Bernatsky and colleagues have found that air pollution exposure — a hallmark of modern life — may be associated with a number of autoimmune rheumatic diseases in regions of Alberta and Quebec, Canada. Tiny air pollution particles can trigger immune system cells that cause inflammation, a potential pathway for an aberrant immune response, say the researchers. Previous studies have suggested that air pollution may play a role in the development of IBD.

Haze due to particulate matter over North China in October 2014. (Image: NASA Goddard Space Flight Center/Flickr)
Haze due to particulate matter over North China in October 2014. (Image: NASA Goddard Space Flight Center/Flickr)

Researchers are also probing larger societal shifts wrought by industrialization. A sedentary lifestyle may increase risk of Crohn’s disease. And some studies have shown that use of antibiotics during childhood may be a risk factor for Crohn’s disease.

Across Asia’s rapidly urbanizing regions, a change in eating habits may be one of the most pronounced fingerprints of environmental change, says Siew Ng, a gastroenterologist at The Chinese University of Hong Kong. In one generation, Asian diets have shifted to look more like those in the West.

“A couple decades ago there was an emphasis on fresh food. Now people eat more processed convenience foods,” Ng says. She’s initiated a large study across nine Asian countries to look at environmental risk factors for IBD. She hopes to determine whether factors such as dietary change may be linked to the spikes in IBD in those countries.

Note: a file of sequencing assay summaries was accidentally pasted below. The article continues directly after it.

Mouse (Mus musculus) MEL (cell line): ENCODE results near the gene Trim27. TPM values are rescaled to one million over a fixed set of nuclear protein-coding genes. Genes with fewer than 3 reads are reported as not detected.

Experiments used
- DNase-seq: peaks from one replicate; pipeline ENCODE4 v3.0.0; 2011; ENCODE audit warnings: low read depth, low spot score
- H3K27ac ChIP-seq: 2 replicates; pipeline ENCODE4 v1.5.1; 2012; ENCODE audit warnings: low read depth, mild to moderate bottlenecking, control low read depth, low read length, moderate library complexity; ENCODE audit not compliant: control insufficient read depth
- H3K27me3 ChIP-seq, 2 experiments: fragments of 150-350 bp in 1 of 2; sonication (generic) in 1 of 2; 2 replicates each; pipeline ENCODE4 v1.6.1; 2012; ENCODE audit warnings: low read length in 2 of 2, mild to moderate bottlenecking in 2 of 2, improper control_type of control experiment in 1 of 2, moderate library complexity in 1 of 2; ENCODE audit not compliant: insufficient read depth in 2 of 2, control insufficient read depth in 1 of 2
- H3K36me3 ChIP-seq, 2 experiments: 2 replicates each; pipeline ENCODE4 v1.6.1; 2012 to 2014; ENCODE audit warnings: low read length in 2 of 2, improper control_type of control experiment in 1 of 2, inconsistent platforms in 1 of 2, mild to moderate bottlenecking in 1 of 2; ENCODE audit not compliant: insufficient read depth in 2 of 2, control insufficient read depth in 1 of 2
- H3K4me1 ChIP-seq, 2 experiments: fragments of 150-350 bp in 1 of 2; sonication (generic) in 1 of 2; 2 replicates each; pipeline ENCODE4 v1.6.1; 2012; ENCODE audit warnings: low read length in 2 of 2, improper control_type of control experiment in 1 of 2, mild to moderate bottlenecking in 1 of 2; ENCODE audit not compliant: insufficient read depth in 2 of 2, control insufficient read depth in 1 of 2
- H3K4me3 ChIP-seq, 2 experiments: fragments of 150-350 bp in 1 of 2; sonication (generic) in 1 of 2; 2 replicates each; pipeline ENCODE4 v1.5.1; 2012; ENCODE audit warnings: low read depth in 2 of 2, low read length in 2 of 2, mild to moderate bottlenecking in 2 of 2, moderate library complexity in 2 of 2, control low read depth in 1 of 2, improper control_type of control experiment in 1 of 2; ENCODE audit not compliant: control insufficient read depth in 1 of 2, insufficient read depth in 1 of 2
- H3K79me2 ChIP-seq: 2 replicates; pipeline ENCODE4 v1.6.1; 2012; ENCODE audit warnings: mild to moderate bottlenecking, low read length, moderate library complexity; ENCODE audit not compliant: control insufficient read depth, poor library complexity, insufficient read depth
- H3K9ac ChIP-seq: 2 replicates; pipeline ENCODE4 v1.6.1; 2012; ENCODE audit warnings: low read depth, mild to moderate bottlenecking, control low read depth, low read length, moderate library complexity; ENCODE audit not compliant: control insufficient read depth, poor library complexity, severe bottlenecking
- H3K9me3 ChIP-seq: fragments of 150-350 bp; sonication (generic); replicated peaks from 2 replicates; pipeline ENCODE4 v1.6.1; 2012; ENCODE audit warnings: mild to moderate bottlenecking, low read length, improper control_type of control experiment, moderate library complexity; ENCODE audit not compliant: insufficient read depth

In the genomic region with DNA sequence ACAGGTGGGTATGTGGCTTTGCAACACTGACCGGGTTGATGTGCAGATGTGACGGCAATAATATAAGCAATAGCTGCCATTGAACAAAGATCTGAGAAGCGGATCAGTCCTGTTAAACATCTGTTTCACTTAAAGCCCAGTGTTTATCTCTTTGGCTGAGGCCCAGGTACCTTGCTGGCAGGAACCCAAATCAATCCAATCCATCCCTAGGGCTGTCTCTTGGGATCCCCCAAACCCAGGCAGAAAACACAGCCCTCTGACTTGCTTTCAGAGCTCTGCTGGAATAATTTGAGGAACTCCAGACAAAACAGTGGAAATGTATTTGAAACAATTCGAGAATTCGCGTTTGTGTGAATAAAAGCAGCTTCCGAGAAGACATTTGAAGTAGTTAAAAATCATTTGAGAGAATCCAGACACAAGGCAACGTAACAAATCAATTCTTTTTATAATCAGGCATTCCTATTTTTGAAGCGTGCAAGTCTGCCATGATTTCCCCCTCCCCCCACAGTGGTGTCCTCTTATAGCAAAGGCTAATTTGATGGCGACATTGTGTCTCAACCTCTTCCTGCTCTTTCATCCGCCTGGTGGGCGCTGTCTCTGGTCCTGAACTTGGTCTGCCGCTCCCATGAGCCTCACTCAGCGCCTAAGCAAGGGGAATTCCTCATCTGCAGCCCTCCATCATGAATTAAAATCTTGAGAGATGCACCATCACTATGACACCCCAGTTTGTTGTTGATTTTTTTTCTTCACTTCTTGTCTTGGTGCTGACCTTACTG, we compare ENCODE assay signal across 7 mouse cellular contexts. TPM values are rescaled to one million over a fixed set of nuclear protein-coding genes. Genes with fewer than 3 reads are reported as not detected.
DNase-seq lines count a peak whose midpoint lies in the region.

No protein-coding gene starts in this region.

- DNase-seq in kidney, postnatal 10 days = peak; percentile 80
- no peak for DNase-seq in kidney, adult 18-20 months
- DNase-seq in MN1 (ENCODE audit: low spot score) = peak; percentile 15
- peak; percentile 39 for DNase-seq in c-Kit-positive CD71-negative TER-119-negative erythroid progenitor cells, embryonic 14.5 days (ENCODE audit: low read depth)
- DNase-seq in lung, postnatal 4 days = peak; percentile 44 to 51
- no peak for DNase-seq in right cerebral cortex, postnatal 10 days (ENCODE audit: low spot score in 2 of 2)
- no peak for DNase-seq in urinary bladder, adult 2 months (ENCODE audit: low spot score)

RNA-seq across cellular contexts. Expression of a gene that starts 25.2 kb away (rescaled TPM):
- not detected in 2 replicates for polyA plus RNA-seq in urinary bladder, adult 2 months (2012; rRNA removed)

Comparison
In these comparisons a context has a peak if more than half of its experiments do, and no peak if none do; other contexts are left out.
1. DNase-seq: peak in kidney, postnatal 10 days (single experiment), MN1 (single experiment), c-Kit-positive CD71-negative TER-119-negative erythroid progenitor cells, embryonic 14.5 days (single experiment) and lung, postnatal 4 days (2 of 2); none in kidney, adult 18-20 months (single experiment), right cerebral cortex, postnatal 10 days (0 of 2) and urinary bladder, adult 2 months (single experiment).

The environment inside us

How exactly environmental factors such as air pollution or urbanization may increase disease risk in some people remains a puzzle. But scientists are beginning to put together the pieces. So far, many signs lead to the gut and its microbiome — the trillions of microscopic bacteria, viruses and fungi that reside there.

“In the last decades, we’ve started to think about the environment as two entities — the one around us and the one inside us,” says Kaplan.

“Everything that comes into our body has to go through the microbes first,” says Karen Madsen, a microbiologist at the University of Alberta. Some of the microbes in the gut are helpful. Others are harmful. A healthy gut depends on just the right balance. Some of the substances that enter our bodies have the ability to change the natural composition of those microbes, tipping the balance toward the harmful ones.

A bad balance of microbes can lead to an errant immune response, Madsen explains. People with IBD and other immune-mediated diseases tend to have fewer protective bacterial species and more potentially harmful ones. Madsen and others are studying what environmental factors are changing the microbiome, the repercussions of those changes and how to fix them.

Ng is asking similar questions in Asia. There’s a much higher incidence of IBD in China’s major cities than in the countryside. So Ng, along with her research on diets, is probing the rural-urban divide to see how the gut microbes of city and country dwellers differ.

Kaplan says that studies like Ng’s, which elucidate the links among IBD, the microbiome and the immune system, could help people with other immune-mediated diseases.

More than 200 genes are known to increase a person’s chances of getting IBD. Many of those same genes have been linked to an increased risk of other immune-mediated diseases such as multiple sclerosis or rheumatoid arthritis, explains Kaplan.

“Many of those genes relate to how the body’s immune system interacts with microorganisms in the gut,” he says. In other words, it’s possible there are some people with genetic susceptibility to a number of immune-mediated diseases given the right environmental exposures.

Understanding those microbiome-immune system interactions can give us clues about who those susceptible people are, Madsen says. That knowledge, along with knowledge of the most important environmental risk factors, could be used to both prevent disorders and devise treatments for afflicted individuals — helping to stem the rise of these devastating disorders and reduce the growing toll they take on human lives around the world.

This article was first published on Ensia.